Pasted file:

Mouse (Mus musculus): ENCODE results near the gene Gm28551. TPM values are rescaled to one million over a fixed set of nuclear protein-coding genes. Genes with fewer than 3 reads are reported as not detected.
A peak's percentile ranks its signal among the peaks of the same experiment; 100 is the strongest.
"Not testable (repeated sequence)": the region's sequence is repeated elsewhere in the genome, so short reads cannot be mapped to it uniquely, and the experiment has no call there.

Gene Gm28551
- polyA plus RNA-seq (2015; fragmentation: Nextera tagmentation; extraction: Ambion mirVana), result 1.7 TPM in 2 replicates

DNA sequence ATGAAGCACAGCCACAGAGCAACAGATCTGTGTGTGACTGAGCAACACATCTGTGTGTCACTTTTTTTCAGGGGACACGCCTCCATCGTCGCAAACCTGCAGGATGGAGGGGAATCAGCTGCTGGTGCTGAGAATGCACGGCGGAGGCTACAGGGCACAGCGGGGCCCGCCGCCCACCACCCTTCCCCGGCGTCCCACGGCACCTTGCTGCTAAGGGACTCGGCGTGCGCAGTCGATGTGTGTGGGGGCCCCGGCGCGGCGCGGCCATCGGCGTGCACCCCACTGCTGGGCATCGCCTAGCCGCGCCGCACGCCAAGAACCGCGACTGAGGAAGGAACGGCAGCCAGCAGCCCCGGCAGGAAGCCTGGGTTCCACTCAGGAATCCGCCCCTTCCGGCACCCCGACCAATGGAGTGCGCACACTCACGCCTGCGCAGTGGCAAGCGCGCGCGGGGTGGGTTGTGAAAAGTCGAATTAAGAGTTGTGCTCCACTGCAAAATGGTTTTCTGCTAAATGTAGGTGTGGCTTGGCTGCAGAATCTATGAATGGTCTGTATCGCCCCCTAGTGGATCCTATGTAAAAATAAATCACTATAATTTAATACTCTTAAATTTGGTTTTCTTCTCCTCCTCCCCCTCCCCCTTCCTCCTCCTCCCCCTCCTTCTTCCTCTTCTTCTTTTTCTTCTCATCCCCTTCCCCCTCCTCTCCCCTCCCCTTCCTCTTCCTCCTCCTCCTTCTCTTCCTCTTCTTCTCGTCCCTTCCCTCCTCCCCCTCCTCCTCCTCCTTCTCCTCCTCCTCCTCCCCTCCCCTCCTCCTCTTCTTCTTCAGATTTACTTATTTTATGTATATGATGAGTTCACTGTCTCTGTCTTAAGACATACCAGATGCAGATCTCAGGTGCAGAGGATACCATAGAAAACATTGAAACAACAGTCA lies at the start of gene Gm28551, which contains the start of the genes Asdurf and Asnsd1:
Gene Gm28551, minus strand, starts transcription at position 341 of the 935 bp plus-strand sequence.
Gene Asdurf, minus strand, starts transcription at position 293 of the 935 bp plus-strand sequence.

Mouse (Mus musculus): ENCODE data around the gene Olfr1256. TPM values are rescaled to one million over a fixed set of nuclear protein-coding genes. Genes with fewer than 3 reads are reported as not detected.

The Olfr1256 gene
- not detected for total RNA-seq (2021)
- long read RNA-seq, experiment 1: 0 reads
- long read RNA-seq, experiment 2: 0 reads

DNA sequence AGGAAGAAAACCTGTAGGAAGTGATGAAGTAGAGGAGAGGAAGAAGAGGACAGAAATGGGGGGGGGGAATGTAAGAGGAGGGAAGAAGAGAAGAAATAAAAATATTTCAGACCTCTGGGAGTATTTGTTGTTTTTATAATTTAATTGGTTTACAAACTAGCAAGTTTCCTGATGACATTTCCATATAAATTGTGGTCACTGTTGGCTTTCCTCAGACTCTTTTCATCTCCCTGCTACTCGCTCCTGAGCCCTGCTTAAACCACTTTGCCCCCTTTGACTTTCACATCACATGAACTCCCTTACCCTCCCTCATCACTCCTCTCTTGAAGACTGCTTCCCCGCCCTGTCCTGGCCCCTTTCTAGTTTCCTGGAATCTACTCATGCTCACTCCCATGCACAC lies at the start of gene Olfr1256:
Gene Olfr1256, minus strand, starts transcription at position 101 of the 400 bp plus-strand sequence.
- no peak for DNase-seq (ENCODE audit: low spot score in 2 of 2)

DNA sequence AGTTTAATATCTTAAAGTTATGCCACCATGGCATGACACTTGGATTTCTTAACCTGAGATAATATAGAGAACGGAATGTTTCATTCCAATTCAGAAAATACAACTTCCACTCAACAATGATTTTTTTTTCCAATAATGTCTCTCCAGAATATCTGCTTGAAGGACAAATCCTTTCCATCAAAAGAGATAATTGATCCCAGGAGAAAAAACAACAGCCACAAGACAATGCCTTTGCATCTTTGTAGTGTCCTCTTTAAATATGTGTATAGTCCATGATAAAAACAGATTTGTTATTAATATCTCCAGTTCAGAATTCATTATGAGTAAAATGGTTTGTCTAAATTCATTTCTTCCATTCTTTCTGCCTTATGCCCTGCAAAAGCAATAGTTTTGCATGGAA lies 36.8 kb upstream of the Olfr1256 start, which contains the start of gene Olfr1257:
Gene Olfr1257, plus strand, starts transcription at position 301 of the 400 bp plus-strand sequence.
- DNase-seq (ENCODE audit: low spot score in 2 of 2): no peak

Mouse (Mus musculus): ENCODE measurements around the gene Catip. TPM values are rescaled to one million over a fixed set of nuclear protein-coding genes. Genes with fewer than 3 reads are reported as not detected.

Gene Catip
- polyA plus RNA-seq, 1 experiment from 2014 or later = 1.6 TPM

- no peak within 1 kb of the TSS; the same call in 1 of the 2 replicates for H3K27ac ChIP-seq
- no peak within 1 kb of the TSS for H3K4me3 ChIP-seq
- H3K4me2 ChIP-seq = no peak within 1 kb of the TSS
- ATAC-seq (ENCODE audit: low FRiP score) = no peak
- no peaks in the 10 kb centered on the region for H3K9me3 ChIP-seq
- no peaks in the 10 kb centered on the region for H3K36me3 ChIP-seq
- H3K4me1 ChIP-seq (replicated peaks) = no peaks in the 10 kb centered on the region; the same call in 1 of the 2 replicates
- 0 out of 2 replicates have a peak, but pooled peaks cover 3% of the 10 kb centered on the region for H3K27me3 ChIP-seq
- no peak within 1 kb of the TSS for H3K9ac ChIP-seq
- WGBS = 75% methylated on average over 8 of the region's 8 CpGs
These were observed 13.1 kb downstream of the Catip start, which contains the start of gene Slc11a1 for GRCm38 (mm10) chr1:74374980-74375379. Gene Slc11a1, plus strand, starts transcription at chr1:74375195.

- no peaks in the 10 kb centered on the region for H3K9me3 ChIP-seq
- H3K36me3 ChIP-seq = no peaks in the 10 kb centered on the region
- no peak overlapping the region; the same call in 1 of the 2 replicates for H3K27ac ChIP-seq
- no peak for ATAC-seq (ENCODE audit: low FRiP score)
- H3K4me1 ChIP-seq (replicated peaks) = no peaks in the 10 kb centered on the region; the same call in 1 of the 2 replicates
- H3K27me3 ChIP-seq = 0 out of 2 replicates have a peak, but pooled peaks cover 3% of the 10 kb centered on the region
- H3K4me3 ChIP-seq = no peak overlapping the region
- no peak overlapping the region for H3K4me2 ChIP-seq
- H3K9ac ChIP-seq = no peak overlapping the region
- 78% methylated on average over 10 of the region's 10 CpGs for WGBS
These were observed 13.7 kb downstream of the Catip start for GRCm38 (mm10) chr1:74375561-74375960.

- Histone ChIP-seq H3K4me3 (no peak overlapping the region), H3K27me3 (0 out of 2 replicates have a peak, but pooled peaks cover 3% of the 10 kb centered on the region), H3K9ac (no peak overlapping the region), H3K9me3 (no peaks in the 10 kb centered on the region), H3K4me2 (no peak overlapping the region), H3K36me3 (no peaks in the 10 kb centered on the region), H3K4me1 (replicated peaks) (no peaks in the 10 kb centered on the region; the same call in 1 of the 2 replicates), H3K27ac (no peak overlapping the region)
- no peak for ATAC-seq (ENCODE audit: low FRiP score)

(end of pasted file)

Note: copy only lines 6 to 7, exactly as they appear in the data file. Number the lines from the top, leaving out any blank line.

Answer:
DNA sequence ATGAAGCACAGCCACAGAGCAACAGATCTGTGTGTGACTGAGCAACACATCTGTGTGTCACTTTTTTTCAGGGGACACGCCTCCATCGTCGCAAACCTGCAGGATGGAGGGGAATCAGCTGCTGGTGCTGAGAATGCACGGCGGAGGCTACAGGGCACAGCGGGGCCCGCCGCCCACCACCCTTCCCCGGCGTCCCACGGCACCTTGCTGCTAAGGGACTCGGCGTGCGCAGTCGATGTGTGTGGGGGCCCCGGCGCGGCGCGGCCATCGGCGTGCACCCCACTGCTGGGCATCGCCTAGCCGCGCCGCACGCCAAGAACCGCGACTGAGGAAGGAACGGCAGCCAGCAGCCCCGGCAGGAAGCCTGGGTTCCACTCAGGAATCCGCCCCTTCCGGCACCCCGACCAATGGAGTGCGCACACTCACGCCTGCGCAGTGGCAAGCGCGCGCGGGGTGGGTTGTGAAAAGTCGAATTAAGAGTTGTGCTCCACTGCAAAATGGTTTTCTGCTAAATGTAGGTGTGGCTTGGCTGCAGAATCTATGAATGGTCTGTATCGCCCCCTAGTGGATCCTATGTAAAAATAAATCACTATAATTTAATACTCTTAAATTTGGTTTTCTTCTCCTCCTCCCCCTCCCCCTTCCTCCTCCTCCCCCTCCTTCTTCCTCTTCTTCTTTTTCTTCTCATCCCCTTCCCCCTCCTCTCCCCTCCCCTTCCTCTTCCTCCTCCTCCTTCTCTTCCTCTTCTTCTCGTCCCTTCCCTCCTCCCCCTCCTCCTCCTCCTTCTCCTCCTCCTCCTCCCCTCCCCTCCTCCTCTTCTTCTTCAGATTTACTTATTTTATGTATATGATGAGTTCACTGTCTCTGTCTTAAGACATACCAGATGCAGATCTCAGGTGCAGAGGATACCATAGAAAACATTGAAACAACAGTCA lies at the start of gene Gm28551, which contains the start of the genes Asdurf and Asnsd1:
Gene Gm28551, minus strand, starts transcription at position 341 of the 935 bp plus-strand sequence.